“I mean, if you could go so far as to say, ‘Oh, I wouldn’t want to be married to the guy, I know he’s a womanizer’ — I mean, what do we need to do to help men recognize that you can and should be influencing the behavior and norms of your social circle?” Houser said. “Men get very upset if we talk about men as perpetrators. They quickly say, ‘Oh, we’re not all perpetrators!’ They don’t like being tainted by association.
“And yet these comments really reflect part of that difficulty. No one wants to be tainted by association, and yet we need people to speak up about their associations to promote standards of respect and equality and fairness and kindness and trustworthiness that we all want in our own lives.”
Though Damon said Monday he would try to give his daughters some “sense of self-esteem” to make the “right decisions” and “protect themselves” going forward — even though women can be victims of sexual harassment and assault regardless of how they dress or present themselves — Houser said men can take far more concrete steps to prevent sexual harassment and assault.
In anticipation of seeing sexual harassment or assault take place, men should “practice thinking about what [they] might say, rehearsing in [their] head, having a few scenarios in [their] back pocket that [they] feel comfortable using is important,” she said. “If you’re somebody who’s never really thought about that, you should. You should think about that ... ‘What am I comfortable doing or saying so that I am living by the values that I want to see reflected in my culture or in my community?’
“People need to understand that intervening to promote respect and equality instead of disrespect and exploitation does not always mean being confrontational with people in your social circle,” Houser added.
More subtle steps men can take, Houser proposed, include writing a letter to the editor or inviting a local rape crisis center to do prevention programming or bystander training in a workplace or other association “to provide some concrete steps.”
Men need to be cognizant of bad behavior that’s not necessarily criminal
As Damon’s dismissal of Weinstein’s womanizing makes clear, however, it’s not just rape or overt sexual assault that men need to realize are problems.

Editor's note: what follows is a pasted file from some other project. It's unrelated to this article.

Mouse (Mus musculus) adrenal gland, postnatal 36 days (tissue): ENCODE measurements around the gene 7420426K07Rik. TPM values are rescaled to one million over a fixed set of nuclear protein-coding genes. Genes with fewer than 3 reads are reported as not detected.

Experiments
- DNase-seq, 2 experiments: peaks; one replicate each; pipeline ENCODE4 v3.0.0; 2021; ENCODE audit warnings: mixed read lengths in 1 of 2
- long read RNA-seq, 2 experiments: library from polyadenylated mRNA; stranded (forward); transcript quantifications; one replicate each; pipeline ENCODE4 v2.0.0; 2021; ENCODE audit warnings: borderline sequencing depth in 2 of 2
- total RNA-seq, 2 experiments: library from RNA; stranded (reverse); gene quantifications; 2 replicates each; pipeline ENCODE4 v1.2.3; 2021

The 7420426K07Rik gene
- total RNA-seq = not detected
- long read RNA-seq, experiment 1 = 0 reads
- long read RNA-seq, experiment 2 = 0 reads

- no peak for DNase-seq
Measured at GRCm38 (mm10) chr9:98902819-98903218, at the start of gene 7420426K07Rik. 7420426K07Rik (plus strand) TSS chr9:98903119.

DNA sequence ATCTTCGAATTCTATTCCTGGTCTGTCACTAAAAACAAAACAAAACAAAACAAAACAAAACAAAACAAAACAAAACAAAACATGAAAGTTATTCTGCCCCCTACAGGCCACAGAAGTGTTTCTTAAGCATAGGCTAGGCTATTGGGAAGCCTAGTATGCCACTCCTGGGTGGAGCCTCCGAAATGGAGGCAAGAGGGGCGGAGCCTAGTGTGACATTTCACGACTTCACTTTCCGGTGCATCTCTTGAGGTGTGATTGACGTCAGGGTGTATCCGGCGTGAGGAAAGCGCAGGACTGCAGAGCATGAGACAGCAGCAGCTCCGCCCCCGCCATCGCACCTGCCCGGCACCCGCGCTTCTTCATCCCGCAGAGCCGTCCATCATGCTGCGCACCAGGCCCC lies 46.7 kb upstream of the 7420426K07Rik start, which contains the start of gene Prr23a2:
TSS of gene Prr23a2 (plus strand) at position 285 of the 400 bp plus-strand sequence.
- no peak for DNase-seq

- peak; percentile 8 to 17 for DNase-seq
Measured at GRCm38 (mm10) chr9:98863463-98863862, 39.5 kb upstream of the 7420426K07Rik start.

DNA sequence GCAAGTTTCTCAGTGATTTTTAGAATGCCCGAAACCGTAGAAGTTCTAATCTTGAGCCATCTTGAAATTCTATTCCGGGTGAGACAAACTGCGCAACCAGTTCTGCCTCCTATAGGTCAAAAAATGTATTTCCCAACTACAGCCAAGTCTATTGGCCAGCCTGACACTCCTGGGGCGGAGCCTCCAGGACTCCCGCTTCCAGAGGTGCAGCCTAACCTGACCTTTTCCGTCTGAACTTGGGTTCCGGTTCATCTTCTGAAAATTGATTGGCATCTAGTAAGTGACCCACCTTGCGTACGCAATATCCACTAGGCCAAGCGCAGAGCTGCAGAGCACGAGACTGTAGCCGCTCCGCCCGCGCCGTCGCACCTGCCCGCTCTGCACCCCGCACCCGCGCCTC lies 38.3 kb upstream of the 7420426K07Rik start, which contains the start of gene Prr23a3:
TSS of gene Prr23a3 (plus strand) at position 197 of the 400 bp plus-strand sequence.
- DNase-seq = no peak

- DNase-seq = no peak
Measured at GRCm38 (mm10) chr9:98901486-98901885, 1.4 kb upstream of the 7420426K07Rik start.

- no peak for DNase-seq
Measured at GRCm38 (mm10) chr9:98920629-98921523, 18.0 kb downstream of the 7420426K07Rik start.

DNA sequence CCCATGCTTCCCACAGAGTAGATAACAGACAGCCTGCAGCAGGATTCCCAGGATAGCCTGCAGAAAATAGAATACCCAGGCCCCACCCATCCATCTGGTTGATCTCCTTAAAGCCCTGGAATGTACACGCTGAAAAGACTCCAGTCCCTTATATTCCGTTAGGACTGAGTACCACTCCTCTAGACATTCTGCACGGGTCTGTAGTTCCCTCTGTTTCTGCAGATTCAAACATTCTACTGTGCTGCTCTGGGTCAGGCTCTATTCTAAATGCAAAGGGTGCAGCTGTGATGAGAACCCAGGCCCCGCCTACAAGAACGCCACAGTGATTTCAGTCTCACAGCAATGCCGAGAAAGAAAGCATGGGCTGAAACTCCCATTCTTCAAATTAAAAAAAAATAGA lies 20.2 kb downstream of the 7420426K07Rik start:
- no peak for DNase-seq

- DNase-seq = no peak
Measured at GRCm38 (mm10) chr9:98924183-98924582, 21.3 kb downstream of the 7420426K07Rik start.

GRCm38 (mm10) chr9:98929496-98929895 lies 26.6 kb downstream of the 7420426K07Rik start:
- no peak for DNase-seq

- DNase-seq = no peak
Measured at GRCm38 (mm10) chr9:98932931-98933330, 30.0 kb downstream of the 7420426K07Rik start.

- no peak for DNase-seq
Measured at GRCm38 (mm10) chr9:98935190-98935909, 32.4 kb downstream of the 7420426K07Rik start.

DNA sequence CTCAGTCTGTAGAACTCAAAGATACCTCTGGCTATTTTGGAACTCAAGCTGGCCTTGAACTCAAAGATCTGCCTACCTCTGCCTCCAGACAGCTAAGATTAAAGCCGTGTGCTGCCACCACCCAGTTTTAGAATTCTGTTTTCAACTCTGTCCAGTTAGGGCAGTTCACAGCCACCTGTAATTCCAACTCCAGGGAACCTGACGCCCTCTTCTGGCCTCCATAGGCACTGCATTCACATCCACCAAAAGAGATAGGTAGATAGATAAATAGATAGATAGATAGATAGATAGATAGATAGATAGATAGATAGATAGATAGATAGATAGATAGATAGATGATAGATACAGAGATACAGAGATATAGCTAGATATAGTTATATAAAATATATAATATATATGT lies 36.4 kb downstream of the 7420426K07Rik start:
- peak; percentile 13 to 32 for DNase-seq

“While it is true that individual offenders are responsible for their own individual actions, we need to recognize that many times there is a sanitizing of your thoughts and behaviors based on the norms that are present in our communities and in our culture,” Houser said. “It’s not enough to be outraged about things that are clarified in our criminal code … [Those aren’t] the only things that are a problem. And there are lots of things that happen in our communities and in our environments that normalize really problematic behaviors, that normalize thought patterns, and that silence and push out opportunities for people to speak up about who’s causing harm in our communities.”
Men’s efforts in combating sexual harassment, then, should include “learning a little bit more about those things on the spectrum that are not criminal acts,” Houser said.
“It’s really easy to speak up about rape; it might be easy to speak up about sexual harassment that might involve physical touching or grabbing, or something that’s much more overt,” Houser said. “I think we have a harder time identifying and reacting to the subtle comments, the sexist jokes, the so-called ‘locker room talk’ — things that still [happen] everyday in our culture. You want to talk about how you’ll deal with that in your personal life, you want to be encouraging your places of employment to have the appropriate policies and procedures in place, you want to make sure you have training in place to communicate to all people that are employed there what the expectations are.
“We need to be honest about this stuff and ask for what we need, and I think what a lot of people need are concrete examples and practice on how you really operationalize this so that you can be an agent to change.”